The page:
2001: A Space Odyssey explores technological innovation, its possibilities and its perils. Two particular dangers of technology are explored in great detail. First, Hal presents the problems that can arise when man creates machines, whose inner workings he does not fully understand. Second, the book explores the dangers associated with the nuclear age. The novel issues a warning against the destructive power associated with that technological innovation in the military arena.
2001 takes a long-term view of development, human and otherwise. The story traces the development of man from man-ape. Uniquely, 2001 considers not only the evolution that has led to the development of man, but also the evolution that man might undergo in the future. Thus, we follow Bowman as he is turned into a star-child by the advanced civilization of extra- terrestrial intelligence. The novel recognizes that evolutionary theory implies that humanity is not the final goal of some process, but only a stopping point on an undirected process. One way this process might continue, the book imagines, is that humans will learn to rid themselves of their biological trappings.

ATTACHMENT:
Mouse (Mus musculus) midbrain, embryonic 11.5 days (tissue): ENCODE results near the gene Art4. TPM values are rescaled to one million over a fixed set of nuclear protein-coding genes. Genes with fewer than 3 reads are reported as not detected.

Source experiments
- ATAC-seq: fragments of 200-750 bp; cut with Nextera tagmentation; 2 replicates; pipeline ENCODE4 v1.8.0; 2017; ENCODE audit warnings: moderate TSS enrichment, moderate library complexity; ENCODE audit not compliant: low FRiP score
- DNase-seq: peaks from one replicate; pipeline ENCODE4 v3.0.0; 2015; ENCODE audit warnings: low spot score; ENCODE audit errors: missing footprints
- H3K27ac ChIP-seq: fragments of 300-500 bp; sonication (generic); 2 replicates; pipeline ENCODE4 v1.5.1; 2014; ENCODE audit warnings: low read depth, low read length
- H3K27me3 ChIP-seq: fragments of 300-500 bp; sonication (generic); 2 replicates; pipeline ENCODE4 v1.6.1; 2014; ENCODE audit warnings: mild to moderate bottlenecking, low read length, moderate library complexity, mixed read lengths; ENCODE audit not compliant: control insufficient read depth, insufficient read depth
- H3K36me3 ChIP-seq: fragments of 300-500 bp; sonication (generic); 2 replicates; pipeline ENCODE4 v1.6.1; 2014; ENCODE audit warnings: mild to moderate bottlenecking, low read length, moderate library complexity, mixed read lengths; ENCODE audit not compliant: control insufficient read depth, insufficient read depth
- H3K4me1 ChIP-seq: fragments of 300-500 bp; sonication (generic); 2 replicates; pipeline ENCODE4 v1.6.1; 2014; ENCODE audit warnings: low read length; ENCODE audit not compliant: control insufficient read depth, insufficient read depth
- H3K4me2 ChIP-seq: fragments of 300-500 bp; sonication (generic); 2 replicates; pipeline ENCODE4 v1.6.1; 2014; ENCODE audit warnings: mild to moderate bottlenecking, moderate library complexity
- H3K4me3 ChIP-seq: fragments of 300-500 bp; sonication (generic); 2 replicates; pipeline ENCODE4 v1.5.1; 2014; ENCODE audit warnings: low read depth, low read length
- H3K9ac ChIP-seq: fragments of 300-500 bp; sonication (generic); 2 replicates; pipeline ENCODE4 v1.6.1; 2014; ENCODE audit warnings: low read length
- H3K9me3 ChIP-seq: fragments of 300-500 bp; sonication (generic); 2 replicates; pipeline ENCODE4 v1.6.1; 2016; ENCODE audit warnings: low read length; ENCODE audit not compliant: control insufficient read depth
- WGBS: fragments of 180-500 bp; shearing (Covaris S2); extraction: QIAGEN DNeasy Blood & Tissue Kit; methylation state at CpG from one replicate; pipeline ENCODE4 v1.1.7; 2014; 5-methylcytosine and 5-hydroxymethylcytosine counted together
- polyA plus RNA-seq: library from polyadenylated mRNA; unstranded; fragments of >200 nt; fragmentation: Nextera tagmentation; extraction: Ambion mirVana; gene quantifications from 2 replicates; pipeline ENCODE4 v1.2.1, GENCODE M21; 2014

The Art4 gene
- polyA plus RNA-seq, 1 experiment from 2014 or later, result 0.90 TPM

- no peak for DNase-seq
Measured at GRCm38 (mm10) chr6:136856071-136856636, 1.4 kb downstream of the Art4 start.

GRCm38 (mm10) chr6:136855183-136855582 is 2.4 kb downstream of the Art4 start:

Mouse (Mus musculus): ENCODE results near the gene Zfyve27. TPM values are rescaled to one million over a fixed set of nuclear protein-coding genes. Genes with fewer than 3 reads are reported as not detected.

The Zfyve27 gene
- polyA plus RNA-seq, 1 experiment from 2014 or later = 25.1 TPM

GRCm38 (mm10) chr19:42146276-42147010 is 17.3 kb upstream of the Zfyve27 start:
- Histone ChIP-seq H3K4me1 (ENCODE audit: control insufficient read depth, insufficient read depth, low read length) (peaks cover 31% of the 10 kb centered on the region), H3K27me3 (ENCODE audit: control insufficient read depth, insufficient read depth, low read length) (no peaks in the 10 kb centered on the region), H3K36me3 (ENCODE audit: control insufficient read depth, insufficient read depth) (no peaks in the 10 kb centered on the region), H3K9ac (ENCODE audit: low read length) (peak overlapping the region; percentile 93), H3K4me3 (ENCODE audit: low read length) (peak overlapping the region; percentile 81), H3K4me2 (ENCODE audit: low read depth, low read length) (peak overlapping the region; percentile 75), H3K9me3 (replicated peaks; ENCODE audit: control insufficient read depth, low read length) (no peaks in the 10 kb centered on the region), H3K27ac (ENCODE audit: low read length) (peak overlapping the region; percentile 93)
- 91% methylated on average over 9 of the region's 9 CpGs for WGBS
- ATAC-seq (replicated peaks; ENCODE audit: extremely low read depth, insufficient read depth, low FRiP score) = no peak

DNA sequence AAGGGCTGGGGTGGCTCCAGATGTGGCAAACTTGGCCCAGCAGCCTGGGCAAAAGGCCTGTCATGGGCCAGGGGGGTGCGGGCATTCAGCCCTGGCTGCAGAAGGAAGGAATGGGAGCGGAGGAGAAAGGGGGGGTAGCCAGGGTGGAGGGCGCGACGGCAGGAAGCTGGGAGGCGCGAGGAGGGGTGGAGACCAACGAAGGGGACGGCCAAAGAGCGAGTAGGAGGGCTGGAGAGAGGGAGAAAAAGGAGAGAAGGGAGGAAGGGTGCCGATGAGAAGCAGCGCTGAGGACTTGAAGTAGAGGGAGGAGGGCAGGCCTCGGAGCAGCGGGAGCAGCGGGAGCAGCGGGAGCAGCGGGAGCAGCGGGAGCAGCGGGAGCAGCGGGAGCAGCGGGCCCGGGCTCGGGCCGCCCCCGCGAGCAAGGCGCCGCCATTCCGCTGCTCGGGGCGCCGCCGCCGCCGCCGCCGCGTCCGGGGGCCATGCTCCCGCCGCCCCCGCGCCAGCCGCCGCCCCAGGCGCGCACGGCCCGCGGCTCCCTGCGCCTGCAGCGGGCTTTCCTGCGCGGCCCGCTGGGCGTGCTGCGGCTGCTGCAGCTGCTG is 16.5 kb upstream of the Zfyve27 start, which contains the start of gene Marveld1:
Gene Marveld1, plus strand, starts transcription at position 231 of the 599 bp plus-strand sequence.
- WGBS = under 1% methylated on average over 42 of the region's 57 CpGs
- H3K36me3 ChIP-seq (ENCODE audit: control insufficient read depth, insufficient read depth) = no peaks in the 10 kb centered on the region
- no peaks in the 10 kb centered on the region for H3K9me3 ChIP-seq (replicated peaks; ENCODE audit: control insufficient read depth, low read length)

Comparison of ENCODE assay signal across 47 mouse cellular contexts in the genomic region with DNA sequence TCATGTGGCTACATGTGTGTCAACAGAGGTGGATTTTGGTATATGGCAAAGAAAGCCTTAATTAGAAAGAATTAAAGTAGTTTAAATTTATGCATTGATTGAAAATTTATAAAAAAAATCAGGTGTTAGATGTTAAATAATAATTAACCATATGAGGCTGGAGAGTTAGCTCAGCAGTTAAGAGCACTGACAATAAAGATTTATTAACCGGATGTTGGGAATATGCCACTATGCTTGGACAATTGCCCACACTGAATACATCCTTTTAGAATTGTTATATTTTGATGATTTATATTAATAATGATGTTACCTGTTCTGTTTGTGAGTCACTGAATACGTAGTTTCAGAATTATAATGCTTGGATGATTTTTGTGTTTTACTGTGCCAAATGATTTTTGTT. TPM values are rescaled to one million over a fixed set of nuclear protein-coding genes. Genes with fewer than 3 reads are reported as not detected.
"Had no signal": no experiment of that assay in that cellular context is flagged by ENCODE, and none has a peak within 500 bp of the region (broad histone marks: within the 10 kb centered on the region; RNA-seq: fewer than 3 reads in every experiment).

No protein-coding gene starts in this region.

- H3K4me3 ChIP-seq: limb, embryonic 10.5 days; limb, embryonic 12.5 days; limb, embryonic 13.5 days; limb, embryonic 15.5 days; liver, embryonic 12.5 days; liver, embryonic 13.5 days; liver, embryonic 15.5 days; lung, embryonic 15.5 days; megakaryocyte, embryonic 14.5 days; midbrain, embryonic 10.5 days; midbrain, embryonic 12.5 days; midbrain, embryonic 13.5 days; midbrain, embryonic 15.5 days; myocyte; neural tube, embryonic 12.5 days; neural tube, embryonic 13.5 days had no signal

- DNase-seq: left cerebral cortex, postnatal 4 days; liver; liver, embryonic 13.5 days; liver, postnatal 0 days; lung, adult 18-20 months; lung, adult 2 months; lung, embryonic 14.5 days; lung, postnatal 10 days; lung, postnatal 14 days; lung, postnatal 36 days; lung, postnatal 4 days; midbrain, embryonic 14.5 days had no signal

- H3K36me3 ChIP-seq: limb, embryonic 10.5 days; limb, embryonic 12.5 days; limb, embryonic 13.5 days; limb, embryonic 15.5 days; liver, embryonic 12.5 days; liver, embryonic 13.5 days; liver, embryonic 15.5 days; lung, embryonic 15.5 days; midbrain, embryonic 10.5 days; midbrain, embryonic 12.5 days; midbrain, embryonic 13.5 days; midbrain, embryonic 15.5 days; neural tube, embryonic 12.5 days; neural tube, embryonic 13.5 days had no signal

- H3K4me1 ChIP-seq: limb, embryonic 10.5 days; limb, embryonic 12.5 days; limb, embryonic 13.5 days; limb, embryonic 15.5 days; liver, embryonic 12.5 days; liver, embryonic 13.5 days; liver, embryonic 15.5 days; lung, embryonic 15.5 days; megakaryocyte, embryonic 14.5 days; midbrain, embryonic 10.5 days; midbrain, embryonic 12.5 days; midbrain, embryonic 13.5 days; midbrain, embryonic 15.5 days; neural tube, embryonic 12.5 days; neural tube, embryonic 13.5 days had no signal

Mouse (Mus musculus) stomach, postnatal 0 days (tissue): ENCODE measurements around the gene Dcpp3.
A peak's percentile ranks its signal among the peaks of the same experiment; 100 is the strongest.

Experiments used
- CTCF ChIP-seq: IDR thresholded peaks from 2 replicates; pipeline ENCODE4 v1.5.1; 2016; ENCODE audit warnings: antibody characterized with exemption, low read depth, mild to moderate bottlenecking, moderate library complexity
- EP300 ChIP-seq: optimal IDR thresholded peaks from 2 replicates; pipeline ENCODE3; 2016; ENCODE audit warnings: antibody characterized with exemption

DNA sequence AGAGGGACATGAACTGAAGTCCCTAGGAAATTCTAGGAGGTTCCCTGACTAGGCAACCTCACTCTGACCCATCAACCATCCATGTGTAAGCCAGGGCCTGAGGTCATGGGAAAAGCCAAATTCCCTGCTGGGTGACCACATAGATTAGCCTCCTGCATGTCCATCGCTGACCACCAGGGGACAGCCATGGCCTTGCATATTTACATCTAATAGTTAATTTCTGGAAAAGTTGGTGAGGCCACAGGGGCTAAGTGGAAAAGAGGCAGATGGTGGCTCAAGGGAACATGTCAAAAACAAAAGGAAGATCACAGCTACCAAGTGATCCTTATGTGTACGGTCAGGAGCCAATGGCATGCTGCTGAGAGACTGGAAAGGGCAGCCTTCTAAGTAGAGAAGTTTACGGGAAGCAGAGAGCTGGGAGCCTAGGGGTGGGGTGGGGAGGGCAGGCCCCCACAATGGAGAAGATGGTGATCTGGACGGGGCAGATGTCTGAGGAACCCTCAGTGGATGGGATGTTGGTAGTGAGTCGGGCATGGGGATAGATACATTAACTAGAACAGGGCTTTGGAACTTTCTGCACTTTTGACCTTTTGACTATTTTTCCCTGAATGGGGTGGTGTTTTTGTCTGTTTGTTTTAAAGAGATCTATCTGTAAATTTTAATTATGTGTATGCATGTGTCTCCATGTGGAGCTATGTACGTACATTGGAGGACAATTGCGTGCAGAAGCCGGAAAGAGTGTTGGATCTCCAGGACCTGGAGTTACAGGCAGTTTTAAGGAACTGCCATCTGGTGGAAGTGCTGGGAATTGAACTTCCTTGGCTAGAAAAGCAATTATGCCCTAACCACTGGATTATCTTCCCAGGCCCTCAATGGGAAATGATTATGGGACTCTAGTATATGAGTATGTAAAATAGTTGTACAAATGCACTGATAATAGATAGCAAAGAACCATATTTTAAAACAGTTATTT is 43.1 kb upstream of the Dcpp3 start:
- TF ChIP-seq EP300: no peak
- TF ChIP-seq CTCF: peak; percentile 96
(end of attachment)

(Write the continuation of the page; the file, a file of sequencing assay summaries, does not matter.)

When 2001: A Space Odyssey was written, Man had not yet even set foot on the moon. The space exploration programs in the U.S. and the U.S.S.R. were well underway, but the technology was only in its early stages. Much room was left to imagine the future of the space program. 2001 offers one such imagination, offering a glimpse at what space exploration might one day be. Lengthy journeys, such as manned flights to Saturn, and advanced technologies, such as induced human hibernation, are created and brought to life throughout the story.
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